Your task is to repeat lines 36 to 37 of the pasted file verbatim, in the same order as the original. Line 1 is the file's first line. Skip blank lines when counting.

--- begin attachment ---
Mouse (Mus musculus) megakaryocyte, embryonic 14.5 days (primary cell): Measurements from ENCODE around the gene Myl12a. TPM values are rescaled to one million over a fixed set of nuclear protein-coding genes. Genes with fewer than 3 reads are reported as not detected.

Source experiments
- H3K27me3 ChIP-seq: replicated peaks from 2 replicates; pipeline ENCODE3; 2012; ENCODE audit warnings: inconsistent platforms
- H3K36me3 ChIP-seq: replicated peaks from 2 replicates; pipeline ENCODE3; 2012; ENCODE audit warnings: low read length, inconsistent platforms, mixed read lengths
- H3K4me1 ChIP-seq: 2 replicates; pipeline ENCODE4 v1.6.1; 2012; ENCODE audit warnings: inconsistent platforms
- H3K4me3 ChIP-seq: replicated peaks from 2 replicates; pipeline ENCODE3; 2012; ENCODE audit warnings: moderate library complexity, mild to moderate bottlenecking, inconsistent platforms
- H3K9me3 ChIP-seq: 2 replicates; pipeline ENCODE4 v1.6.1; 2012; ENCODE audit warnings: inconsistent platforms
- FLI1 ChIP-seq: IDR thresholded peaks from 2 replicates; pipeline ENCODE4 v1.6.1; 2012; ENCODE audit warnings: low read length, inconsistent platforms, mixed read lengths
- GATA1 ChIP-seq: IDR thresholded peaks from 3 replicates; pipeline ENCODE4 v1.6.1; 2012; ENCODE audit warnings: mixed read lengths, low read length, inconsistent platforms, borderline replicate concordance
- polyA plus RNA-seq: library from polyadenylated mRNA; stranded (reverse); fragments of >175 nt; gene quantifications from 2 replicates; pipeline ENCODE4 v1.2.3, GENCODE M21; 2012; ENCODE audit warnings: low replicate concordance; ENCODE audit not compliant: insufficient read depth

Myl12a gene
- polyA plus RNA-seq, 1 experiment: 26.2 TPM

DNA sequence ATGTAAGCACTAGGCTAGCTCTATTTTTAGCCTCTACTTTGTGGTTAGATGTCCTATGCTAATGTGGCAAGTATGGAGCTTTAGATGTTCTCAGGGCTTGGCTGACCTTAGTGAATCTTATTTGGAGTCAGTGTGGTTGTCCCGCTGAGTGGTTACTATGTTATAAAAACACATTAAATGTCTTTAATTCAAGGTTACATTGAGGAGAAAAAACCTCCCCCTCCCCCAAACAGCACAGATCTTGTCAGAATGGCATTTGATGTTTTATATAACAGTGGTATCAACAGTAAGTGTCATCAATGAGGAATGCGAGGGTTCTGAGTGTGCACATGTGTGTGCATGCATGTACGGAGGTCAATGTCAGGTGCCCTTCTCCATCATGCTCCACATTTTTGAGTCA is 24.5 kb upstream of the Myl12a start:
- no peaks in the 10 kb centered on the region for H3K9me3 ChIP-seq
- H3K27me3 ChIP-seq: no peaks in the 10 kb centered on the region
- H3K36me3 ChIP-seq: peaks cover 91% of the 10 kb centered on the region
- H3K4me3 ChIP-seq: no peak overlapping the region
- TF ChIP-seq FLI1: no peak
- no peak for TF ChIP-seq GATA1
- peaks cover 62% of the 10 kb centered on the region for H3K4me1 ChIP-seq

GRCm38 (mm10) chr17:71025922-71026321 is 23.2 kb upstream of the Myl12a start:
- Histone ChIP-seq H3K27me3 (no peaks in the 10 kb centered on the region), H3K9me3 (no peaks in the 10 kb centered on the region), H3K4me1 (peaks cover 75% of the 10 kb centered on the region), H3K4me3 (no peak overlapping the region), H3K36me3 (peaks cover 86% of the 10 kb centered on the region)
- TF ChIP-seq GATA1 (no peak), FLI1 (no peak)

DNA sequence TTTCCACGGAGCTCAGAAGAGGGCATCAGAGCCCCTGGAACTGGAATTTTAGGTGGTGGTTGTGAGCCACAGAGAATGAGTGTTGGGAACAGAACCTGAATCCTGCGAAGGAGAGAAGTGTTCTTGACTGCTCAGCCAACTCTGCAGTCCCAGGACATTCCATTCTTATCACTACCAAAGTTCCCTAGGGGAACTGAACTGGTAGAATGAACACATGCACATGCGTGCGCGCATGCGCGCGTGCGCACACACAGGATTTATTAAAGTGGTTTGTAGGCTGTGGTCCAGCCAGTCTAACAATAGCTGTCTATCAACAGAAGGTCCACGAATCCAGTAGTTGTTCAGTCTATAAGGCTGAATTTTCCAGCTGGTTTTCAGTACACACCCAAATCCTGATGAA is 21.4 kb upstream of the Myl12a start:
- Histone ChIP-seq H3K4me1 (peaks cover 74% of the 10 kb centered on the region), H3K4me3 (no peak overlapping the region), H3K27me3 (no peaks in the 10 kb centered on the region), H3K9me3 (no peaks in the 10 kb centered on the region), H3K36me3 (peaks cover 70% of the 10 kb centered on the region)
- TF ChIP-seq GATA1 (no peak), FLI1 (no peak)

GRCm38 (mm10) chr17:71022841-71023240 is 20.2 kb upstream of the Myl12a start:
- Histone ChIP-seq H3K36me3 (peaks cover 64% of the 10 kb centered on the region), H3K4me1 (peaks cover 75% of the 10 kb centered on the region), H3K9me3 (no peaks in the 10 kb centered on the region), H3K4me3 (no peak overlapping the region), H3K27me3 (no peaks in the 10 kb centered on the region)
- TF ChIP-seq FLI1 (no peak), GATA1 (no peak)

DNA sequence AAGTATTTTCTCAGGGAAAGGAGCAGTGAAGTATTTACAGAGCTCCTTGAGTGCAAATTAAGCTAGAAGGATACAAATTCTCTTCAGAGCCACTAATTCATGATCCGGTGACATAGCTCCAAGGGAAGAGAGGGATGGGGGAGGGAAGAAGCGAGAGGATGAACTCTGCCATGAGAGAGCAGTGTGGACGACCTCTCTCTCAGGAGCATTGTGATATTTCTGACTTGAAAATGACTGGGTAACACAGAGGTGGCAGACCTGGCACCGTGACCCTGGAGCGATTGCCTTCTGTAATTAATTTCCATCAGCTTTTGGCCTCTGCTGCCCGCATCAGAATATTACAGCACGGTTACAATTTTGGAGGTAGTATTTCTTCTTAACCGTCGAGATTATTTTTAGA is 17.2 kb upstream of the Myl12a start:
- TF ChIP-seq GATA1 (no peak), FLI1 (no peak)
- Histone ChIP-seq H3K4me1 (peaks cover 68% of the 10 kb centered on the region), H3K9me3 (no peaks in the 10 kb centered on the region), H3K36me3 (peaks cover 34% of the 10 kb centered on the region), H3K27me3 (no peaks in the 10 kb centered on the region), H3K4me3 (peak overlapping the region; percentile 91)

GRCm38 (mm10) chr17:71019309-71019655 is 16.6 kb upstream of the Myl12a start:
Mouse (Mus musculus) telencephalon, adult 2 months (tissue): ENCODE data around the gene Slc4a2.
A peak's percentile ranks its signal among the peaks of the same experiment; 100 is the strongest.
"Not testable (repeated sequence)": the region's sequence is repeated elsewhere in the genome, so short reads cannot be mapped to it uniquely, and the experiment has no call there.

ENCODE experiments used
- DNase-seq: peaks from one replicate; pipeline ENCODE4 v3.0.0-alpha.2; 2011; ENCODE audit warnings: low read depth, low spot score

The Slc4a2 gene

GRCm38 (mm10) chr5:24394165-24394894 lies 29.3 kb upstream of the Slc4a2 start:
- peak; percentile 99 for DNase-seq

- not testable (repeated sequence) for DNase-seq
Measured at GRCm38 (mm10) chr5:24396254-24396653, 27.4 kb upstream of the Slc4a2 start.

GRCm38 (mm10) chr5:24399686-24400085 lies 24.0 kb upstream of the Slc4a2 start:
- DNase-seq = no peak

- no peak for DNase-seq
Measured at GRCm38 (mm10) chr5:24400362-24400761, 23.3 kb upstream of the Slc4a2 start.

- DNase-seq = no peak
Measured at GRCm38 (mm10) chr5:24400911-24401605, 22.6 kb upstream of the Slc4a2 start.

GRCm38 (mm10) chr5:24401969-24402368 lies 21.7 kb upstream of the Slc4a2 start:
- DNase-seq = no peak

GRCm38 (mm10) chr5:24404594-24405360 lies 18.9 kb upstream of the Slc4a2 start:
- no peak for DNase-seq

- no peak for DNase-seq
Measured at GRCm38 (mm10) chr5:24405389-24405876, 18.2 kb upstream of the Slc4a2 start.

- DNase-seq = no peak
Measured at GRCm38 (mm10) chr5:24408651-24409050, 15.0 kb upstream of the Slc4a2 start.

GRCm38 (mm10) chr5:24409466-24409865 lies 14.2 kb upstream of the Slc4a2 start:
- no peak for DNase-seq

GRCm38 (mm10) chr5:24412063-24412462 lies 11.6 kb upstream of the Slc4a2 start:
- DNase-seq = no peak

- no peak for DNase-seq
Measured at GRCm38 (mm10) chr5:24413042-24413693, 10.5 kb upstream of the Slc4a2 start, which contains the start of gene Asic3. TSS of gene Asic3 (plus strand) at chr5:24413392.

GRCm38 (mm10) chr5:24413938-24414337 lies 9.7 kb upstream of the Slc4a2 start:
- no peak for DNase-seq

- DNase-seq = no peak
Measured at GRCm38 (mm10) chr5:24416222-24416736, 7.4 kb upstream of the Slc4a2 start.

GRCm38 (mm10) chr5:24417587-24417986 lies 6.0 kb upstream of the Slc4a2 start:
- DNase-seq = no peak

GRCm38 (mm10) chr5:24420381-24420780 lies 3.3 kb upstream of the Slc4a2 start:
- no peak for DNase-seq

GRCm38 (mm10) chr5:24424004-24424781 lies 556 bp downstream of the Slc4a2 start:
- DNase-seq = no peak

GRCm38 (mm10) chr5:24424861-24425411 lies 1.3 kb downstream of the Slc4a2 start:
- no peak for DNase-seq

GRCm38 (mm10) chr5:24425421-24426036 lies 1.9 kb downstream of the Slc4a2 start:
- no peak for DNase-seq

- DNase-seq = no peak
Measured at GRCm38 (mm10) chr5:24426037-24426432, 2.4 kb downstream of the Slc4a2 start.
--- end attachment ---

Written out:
"Not testable (repeated sequence)": the region's sequence is repeated elsewhere in the genome, so short reads cannot be mapped to it uniquely, and the experiment has no call there.

ENCODE experiments used